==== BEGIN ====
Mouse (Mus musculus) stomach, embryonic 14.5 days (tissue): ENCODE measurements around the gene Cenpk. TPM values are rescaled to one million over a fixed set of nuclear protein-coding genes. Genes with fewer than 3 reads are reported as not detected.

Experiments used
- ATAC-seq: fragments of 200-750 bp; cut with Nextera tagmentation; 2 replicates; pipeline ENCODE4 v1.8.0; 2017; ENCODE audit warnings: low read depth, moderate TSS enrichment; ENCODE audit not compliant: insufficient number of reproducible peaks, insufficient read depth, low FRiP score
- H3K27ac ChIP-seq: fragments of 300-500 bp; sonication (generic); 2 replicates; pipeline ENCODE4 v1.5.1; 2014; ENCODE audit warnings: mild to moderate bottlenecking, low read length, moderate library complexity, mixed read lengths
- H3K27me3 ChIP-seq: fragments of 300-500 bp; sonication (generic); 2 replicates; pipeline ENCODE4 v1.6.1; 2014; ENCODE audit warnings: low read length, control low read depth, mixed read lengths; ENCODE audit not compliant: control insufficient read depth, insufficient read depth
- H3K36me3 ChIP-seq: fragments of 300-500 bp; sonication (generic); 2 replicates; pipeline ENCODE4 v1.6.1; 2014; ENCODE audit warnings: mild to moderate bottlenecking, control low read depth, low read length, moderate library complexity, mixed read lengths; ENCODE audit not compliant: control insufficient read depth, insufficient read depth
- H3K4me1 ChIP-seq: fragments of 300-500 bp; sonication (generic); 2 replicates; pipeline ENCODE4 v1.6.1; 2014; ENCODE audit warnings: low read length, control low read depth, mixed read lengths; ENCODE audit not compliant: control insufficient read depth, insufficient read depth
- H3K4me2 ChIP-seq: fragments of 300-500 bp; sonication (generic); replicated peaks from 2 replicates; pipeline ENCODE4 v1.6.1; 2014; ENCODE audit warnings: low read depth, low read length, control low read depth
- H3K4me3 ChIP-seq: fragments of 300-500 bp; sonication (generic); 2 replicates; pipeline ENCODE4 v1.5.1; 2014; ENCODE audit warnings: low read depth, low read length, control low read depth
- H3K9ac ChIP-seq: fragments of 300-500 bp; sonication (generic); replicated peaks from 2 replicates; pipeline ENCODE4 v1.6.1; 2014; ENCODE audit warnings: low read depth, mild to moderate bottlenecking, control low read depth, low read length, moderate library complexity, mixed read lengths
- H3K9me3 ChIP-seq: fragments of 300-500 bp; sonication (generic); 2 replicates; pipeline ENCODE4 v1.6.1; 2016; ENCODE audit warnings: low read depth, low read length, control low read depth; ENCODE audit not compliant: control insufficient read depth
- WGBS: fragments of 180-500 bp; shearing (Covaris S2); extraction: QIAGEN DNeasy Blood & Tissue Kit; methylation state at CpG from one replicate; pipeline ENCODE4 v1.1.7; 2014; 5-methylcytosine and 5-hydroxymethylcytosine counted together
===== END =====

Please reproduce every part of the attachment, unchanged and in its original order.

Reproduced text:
Mouse (Mus musculus) stomach, embryonic 14.5 days (tissue): ENCODE measurements around the gene Cenpk. TPM values are rescaled to one million over a fixed set of nuclear protein-coding genes. Genes with fewer than 3 reads are reported as not detected.

Experiments used
- ATAC-seq: fragments of 200-750 bp; cut with Nextera tagmentation; 2 replicates; pipeline ENCODE4 v1.8.0; 2017; ENCODE audit warnings: low read depth, moderate TSS enrichment; ENCODE audit not compliant: insufficient number of reproducible peaks, insufficient read depth, low FRiP score
- H3K27ac ChIP-seq: fragments of 300-500 bp; sonication (generic); 2 replicates; pipeline ENCODE4 v1.5.1; 2014; ENCODE audit warnings: mild to moderate bottlenecking, low read length, moderate library complexity, mixed read lengths
- H3K27me3 ChIP-seq: fragments of 300-500 bp; sonication (generic); 2 replicates; pipeline ENCODE4 v1.6.1; 2014; ENCODE audit warnings: low read length, control low read depth, mixed read lengths; ENCODE audit not compliant: control insufficient read depth, insufficient read depth
- H3K36me3 ChIP-seq: fragments of 300-500 bp; sonication (generic); 2 replicates; pipeline ENCODE4 v1.6.1; 2014; ENCODE audit warnings: mild to moderate bottlenecking, control low read depth, low read length, moderate library complexity, mixed read lengths; ENCODE audit not compliant: control insufficient read depth, insufficient read depth
- H3K4me1 ChIP-seq: fragments of 300-500 bp; sonication (generic); 2 replicates; pipeline ENCODE4 v1.6.1; 2014; ENCODE audit warnings: low read length, control low read depth, mixed read lengths; ENCODE audit not compliant: control insufficient read depth, insufficient read depth
- H3K4me2 ChIP-seq: fragments of 300-500 bp; sonication (generic); replicated peaks from 2 replicates; pipeline ENCODE4 v1.6.1; 2014; ENCODE audit warnings: low read depth, low read length, control low read depth
- H3K4me3 ChIP-seq: fragments of 300-500 bp; sonication (generic); 2 replicates; pipeline ENCODE4 v1.5.1; 2014; ENCODE audit warnings: low read depth, low read length, control low read depth
- H3K9ac ChIP-seq: fragments of 300-500 bp; sonication (generic); replicated peaks from 2 replicates; pipeline ENCODE4 v1.6.1; 2014; ENCODE audit warnings: low read depth, mild to moderate bottlenecking, control low read depth, low read length, moderate library complexity, mixed read lengths
- H3K9me3 ChIP-seq: fragments of 300-500 bp; sonication (generic); 2 replicates; pipeline ENCODE4 v1.6.1; 2016; ENCODE audit warnings: low read depth, low read length, control low read depth; ENCODE audit not compliant: control insufficient read depth
- WGBS: fragments of 180-500 bp; shearing (Covaris S2); extraction: QIAGEN DNeasy Blood & Tissue Kit; methylation state at CpG from one replicate; pipeline ENCODE4 v1.1.7; 2014; 5-methylcytosine and 5-hydroxymethylcytosine counted together